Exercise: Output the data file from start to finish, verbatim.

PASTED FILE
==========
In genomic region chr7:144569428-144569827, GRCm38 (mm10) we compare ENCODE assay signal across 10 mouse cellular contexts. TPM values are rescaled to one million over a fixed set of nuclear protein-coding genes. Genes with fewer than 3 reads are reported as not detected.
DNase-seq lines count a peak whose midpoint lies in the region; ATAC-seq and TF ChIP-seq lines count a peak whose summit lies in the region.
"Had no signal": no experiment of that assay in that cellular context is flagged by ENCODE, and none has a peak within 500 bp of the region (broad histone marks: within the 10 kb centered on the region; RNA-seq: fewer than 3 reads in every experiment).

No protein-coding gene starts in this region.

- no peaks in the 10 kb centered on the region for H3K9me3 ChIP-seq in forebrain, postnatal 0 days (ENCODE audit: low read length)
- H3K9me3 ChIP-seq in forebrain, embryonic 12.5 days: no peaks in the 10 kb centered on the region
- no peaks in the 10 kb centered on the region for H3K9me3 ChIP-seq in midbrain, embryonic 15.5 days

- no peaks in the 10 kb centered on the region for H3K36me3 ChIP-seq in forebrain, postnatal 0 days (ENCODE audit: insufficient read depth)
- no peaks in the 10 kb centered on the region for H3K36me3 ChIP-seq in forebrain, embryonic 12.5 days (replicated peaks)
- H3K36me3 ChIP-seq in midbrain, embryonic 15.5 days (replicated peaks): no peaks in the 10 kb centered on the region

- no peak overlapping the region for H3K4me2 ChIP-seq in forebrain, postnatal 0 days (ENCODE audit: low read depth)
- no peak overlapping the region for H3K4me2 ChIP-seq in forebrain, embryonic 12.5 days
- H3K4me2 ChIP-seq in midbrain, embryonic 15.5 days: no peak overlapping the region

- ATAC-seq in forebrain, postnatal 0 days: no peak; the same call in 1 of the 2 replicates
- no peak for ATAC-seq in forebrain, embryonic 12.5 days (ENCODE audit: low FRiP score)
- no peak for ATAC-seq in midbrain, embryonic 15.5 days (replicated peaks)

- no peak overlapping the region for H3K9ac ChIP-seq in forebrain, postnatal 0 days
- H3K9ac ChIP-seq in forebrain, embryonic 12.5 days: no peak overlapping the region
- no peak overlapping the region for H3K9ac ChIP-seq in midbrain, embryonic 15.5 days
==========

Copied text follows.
In genomic region chr7:144569428-144569827, GRCm38 (mm10) we compare ENCODE assay signal across 10 mouse cellular contexts. TPM values are rescaled to one million over a fixed set of nuclear protein-coding genes. Genes with fewer than 3 reads are reported as not detected.
DNase-seq lines count a peak whose midpoint lies in the region; ATAC-seq and TF ChIP-seq lines count a peak whose summit lies in the region.
"Had no signal": no experiment of that assay in that cellular context is flagged by ENCODE, and none has a peak within 500 bp of the region (broad histone marks: within the 10 kb centered on the region; RNA-seq: fewer than 3 reads in every experiment).

No protein-coding gene starts in this region.

- no peaks in the 10 kb centered on the region for H3K9me3 ChIP-seq in forebrain, postnatal 0 days (ENCODE audit: low read length)
- H3K9me3 ChIP-seq in forebrain, embryonic 12.5 days: no peaks in the 10 kb centered on the region
- no peaks in the 10 kb centered on the region for H3K9me3 ChIP-seq in midbrain, embryonic 15.5 days

- no peaks in the 10 kb centered on the region for H3K36me3 ChIP-seq in forebrain, postnatal 0 days (ENCODE audit: insufficient read depth)
- no peaks in the 10 kb centered on the region for H3K36me3 ChIP-seq in forebrain, embryonic 12.5 days (replicated peaks)
- H3K36me3 ChIP-seq in midbrain, embryonic 15.5 days (replicated peaks): no peaks in the 10 kb centered on the region

- no peak overlapping the region for H3K4me2 ChIP-seq in forebrain, postnatal 0 days (ENCODE audit: low read depth)
- no peak overlapping the region for H3K4me2 ChIP-seq in forebrain, embryonic 12.5 days
- H3K4me2 ChIP-seq in midbrain, embryonic 15.5 days: no peak overlapping the region

- ATAC-seq in forebrain, postnatal 0 days: no peak; the same call in 1 of the 2 replicates
- no peak for ATAC-seq in forebrain, embryonic 12.5 days (ENCODE audit: low FRiP score)
- no peak for ATAC-seq in midbrain, embryonic 15.5 days (replicated peaks)

- no peak overlapping the region for H3K9ac ChIP-seq in forebrain, postnatal 0 days
- H3K9ac ChIP-seq in forebrain, embryonic 12.5 days: no peak overlapping the region
- no peak overlapping the region for H3K9ac ChIP-seq in midbrain, embryonic 15.5 days